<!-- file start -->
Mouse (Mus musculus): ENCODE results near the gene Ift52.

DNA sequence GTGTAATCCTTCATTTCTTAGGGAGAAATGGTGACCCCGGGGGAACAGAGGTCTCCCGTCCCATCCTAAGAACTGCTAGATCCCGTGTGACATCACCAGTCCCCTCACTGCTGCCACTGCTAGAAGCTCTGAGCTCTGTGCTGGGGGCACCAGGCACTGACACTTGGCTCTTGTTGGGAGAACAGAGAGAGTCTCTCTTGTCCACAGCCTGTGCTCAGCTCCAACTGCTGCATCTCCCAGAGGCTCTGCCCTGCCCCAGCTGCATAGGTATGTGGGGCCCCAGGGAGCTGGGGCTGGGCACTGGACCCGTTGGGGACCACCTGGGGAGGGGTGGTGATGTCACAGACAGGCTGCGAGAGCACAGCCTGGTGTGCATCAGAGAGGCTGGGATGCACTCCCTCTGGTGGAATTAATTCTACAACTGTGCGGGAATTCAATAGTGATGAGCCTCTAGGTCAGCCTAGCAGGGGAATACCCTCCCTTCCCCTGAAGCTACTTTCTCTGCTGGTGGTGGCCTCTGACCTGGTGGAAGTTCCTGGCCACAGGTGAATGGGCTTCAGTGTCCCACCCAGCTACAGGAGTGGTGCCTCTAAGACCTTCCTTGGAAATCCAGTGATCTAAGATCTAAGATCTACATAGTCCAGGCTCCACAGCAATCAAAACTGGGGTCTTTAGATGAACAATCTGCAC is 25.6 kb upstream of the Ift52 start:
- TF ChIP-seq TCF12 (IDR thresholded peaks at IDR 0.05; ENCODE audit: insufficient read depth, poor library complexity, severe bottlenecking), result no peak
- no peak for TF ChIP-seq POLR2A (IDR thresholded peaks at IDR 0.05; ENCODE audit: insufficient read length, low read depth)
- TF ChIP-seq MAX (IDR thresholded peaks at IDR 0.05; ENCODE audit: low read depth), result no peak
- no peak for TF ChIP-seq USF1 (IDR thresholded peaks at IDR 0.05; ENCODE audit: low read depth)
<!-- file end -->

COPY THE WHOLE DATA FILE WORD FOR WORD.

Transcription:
Mouse (Mus musculus): ENCODE results near the gene Ift52.

DNA sequence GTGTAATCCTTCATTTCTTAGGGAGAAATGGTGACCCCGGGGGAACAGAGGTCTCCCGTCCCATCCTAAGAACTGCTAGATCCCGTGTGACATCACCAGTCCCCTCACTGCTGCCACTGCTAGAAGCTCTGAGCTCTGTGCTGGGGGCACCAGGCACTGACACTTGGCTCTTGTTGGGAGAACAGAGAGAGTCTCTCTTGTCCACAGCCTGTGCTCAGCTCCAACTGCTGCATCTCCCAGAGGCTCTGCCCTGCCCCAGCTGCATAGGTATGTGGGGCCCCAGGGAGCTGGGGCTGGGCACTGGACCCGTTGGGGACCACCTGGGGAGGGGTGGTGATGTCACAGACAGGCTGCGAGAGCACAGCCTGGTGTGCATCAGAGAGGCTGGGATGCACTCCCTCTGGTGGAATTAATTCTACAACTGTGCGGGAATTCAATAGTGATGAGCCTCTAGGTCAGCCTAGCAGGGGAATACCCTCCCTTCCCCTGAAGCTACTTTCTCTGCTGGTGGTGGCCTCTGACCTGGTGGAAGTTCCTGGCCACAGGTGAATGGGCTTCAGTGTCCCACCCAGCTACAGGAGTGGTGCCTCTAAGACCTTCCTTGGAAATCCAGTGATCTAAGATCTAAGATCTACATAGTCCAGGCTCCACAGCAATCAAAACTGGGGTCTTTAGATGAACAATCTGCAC is 25.6 kb upstream of the Ift52 start:
- TF ChIP-seq TCF12 (IDR thresholded peaks at IDR 0.05; ENCODE audit: insufficient read depth, poor library complexity, severe bottlenecking), result no peak
- no peak for TF ChIP-seq POLR2A (IDR thresholded peaks at IDR 0.05; ENCODE audit: insufficient read length, low read depth)
- TF ChIP-seq MAX (IDR thresholded peaks at IDR 0.05; ENCODE audit: low read depth), result no peak
- no peak for TF ChIP-seq USF1 (IDR thresholded peaks at IDR 0.05; ENCODE audit: low read depth)